And for those of you who aren’t yet familiar with the show, and need to get caught up, you can listen to the entire archive on iTunes. If you start right now, you’ll have to stay up all night and listen to everything at double speed in order to get caught up by tomorrow evening, but you can do it.

One last thing… If you’d like to tell your friends and neighbors about the program, feel free to share the Facebook event listing.

And do call us if you have a chance. We love phone calls. So please scratch this number into the cinder block wall of the recreation room of whichever facility you’ve been assigned to… 734.217.8624… and call us between 6:00 and 8:00 this Saturday evening. The show is nothing without you. Sure, sometimes it’s nothing even with you, that’s true, but usually you make it better.

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63 Comments

  1. Steven
    Posted October 10, 2015 at 7:51 am | Permalink

    Maybe the ghost of Pa Ingalls will call in and play his fiddle for you, or let you listen in as he disciplines his children.

  2. Anonymous
    Posted October 10, 2015 at 12:12 pm | Permalink

    Goldman Sachs put a lot of money into the Strong Families Fund. Was that part of their settlement after they got busted for criminal activities leading up the foreclosure crisis?

  3. Posted October 11, 2015 at 8:21 am | Permalink

    The ghost of Pa Ingalls never called. It was a good show anyway, though.

  4. Jean Henry
    Posted October 11, 2015 at 3:32 pm | Permalink

    Was in Ypsi this AM having a fine breakfast at Beezy’s and noticed the sign on Deja Vu says simply ‘comic book party.’ No ‘naked.’ So queries about how a stripper might be naked and evoke comic book characters were maybe a bit off base and short on the concept of stripping. Perhaps Deja Vu was confused with the local zine asking for volunteers to pose naked… For free. Although zines rank far higher than strip clubs in the MM cultural hierarchy– Not sure why. Perhaps the idea is that commerce corrupts. At any rate, it would be an interesting and telling exercise to ask all your radio show guests similar questions. Let’s stop our conversation about X progressive iniritiative or Y political folly to imagine the naked women next door. <>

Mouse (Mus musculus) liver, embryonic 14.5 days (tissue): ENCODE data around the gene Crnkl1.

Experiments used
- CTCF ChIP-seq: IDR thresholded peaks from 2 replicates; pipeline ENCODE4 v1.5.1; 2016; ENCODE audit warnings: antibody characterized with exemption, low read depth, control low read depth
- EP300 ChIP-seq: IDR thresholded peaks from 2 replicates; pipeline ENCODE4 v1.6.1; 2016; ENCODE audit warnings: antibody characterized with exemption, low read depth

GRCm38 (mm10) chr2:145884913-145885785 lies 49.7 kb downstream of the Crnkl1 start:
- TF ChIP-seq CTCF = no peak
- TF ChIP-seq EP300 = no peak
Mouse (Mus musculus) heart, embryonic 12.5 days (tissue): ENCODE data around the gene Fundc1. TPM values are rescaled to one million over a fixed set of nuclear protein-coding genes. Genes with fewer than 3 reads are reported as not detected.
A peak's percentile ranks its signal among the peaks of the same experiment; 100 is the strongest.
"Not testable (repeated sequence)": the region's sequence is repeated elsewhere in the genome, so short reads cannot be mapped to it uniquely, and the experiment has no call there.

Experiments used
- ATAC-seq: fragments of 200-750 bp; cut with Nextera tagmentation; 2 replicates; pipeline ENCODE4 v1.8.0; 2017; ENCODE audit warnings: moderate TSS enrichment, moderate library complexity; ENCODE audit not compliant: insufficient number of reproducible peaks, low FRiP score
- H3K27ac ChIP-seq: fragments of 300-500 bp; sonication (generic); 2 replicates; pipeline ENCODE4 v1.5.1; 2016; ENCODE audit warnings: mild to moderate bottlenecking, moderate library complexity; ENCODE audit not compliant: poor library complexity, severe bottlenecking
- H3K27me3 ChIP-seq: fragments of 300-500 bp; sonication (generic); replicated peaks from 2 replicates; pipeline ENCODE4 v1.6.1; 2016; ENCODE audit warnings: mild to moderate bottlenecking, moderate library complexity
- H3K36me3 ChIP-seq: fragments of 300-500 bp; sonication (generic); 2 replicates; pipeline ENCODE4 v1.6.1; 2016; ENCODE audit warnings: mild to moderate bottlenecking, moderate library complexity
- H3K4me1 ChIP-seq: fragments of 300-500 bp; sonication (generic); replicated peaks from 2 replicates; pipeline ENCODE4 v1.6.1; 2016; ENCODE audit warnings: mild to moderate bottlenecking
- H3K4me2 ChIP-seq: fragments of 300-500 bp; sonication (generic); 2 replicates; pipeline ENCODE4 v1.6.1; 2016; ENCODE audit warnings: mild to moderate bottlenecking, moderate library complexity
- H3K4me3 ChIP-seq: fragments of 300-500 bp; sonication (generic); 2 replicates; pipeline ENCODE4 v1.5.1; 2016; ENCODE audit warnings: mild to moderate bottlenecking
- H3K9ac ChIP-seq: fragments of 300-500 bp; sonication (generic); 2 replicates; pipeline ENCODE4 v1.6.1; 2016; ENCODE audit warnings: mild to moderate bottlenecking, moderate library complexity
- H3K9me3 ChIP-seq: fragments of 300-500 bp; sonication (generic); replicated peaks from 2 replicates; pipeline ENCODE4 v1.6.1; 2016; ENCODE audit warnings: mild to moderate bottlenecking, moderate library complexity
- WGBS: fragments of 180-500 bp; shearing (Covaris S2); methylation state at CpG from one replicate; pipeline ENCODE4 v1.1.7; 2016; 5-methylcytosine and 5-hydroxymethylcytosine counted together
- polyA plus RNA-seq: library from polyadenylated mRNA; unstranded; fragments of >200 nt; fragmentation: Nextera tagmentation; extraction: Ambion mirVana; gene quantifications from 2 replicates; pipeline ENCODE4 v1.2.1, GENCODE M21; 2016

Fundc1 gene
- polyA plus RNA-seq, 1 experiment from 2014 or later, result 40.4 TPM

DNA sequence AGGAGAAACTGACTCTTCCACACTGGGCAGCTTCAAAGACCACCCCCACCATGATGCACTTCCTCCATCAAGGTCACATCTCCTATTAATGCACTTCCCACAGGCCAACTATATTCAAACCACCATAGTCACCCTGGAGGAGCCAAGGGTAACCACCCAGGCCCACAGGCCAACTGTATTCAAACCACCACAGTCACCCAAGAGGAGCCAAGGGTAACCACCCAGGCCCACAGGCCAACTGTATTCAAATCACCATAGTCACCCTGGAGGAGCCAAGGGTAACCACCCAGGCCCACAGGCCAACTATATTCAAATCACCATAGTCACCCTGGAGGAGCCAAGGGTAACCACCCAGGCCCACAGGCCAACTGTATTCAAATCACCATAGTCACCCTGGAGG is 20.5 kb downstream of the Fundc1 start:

5. site admin
    Posted October 11, 2015 at 5:18 pm | Permalink

    A formal invitation was extended to the Showgirl of the Year, Jean. There was no reply.

  6. Jean Henry
    Posted October 11, 2015 at 6:30 pm | Permalink

    Not sure how that relates, but, if you want one of the dancers to come in as a guest, you probably will need to just go in and ask. Honestly, why would one of them feel compelled to tell her story, given your approach to the venue? It looks like a set up– which I know it isn’t. If you find one with a grievance to air, maybe you have a shot… Otherwise, you would need to be ok in their space for them to feel ok in yours.

  7. Posted October 11, 2015 at 9:07 pm | Permalink

    I’ve interviewed dancers before, Jean. On my previous show, I had a woman on who worked at both Deja Vu and what was then called Legs. We had a good discussion about the business and how it worked. And, I did extend an offer to have the Deja Vu Showgirl of the Year on some time ago, shortly after she was crowned. As I don’t know her personally, the request went through management. And, for whatever reason, nothing came of it. If she had come on, I would have been respectful.

    As for “my approach to the venue,” we’ve had discussions here in the past about Deja Vu, but I don’t recall ever saying that they should be forced out of business. (I have, however, quoted people who feel that way. And I’ve posed the question to my audience.) With that said, I do, on occasion, share things that I find distasteful. For instance, a little while ago, as part of their Mellonfest event, they made materials that said “Eat the Pink.” I thought it was stupid and crude, and I said so. I didn’t, however, get bent out of shape about it.